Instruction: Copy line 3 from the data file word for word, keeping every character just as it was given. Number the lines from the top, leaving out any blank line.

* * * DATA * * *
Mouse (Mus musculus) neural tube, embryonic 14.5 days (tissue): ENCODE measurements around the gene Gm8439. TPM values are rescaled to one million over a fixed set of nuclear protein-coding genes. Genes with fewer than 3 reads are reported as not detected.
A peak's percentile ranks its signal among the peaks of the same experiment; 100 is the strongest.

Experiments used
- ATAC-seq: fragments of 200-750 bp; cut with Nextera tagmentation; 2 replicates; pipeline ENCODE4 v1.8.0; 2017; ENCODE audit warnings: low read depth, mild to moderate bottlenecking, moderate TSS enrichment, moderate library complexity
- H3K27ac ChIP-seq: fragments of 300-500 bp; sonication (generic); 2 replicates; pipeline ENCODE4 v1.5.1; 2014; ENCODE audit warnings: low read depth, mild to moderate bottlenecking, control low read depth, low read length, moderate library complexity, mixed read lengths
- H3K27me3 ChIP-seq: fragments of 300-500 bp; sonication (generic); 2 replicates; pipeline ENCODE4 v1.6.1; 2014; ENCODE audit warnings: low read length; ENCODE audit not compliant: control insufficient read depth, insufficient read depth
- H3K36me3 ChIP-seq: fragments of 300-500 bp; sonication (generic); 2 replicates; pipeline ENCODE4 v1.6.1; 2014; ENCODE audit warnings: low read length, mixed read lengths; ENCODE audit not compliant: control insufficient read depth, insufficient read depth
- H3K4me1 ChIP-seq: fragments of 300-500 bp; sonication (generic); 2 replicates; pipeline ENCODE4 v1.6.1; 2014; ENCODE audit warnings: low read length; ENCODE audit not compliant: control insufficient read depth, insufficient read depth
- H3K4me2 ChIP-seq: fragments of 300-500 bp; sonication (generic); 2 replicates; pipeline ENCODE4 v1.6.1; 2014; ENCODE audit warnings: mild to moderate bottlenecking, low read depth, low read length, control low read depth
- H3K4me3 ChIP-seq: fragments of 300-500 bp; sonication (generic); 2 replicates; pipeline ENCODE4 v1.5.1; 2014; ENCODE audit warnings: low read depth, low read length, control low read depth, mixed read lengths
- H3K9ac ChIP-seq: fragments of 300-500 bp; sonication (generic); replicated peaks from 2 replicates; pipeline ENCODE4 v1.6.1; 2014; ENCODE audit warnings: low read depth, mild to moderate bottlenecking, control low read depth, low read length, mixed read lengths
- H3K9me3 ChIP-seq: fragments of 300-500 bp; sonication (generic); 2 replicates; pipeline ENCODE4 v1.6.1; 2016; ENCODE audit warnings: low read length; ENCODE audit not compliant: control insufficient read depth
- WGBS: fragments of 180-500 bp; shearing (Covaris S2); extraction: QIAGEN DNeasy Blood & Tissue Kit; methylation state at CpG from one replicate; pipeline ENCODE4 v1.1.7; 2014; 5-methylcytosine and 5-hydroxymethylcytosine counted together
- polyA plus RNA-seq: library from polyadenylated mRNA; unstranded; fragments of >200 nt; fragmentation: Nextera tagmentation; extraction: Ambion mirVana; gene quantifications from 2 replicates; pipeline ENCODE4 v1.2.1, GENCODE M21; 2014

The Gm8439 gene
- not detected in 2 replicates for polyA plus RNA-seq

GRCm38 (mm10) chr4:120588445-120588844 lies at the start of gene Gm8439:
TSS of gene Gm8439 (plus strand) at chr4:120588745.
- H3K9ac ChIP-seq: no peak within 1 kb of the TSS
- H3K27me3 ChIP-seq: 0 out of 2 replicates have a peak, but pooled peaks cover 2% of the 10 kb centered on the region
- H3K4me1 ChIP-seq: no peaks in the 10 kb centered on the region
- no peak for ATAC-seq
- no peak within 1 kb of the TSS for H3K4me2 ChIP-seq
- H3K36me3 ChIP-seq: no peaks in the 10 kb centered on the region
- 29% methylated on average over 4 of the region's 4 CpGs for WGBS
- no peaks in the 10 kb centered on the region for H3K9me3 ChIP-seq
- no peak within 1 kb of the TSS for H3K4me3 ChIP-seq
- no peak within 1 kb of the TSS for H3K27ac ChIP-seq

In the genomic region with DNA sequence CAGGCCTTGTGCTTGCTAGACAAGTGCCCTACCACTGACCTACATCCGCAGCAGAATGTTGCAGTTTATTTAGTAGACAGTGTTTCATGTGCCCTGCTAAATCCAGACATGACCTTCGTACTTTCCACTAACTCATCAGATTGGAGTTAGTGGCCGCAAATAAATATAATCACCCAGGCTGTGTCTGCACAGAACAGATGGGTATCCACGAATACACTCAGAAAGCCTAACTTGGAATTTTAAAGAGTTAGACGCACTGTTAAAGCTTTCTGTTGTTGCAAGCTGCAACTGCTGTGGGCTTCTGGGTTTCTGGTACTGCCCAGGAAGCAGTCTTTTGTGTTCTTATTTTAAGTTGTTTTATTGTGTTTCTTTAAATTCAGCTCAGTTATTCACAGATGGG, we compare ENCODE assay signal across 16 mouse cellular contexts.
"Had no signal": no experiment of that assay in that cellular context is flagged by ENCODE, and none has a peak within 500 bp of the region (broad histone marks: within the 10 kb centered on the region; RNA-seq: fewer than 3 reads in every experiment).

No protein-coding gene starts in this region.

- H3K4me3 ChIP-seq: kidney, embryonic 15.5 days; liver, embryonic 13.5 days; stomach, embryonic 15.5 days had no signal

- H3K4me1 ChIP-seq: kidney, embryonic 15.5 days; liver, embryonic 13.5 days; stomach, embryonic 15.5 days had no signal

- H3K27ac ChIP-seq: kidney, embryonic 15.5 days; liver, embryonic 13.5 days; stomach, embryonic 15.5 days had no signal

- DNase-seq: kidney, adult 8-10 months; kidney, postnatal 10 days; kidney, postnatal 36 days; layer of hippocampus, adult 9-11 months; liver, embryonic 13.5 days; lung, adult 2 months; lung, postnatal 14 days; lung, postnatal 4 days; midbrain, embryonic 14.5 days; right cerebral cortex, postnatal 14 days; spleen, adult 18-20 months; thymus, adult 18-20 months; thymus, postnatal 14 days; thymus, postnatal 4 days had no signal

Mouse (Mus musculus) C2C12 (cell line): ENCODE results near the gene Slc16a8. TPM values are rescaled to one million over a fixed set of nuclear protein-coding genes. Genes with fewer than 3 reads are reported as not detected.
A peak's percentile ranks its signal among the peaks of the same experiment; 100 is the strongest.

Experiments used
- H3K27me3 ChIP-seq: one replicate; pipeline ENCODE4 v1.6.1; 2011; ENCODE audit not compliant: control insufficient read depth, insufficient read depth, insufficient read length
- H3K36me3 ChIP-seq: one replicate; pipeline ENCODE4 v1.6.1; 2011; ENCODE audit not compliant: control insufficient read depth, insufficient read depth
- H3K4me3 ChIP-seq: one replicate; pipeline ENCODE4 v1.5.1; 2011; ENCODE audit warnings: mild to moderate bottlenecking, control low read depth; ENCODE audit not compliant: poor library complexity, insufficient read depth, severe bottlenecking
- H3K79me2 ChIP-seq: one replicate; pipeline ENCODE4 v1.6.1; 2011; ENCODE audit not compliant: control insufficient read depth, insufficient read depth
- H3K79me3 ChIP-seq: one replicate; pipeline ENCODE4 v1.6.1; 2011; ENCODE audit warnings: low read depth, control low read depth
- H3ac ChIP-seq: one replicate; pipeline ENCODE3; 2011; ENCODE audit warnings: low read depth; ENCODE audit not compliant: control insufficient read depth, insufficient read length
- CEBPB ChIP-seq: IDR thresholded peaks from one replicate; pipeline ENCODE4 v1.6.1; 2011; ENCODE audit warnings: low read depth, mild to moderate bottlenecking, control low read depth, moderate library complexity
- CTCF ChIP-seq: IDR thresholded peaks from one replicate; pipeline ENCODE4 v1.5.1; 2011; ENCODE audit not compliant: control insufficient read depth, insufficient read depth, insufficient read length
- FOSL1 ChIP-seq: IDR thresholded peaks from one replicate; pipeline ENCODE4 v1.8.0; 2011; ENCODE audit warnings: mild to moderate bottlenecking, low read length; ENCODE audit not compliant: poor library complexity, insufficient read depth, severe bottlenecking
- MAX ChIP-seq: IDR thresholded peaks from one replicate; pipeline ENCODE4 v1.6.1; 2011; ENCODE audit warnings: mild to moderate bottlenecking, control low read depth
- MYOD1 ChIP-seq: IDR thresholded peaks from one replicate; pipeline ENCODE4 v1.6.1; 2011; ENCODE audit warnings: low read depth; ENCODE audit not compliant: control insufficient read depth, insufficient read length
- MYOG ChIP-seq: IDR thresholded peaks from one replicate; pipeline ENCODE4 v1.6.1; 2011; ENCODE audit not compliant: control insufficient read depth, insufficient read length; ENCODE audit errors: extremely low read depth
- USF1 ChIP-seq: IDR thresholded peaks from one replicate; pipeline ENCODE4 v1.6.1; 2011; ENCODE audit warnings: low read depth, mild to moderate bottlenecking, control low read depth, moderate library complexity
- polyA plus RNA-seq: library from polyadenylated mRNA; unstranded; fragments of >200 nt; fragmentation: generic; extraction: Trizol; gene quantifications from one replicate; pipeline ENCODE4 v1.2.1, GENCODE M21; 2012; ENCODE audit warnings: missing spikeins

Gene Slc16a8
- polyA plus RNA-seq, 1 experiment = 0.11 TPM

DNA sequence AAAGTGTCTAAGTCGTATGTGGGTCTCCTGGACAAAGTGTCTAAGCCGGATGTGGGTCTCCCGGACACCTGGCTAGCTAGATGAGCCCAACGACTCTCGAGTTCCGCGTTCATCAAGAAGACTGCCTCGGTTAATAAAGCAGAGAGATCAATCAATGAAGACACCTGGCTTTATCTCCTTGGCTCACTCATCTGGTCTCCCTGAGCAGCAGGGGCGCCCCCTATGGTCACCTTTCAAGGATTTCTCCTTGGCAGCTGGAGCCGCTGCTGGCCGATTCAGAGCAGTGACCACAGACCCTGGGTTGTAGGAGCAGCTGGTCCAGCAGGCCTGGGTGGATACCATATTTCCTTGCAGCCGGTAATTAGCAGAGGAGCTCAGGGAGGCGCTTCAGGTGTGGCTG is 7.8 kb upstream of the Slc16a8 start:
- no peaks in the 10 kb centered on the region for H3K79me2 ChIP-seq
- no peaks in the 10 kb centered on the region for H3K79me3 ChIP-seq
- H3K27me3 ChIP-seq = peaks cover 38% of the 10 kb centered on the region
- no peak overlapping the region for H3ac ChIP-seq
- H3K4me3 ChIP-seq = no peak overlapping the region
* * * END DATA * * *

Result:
Experiments used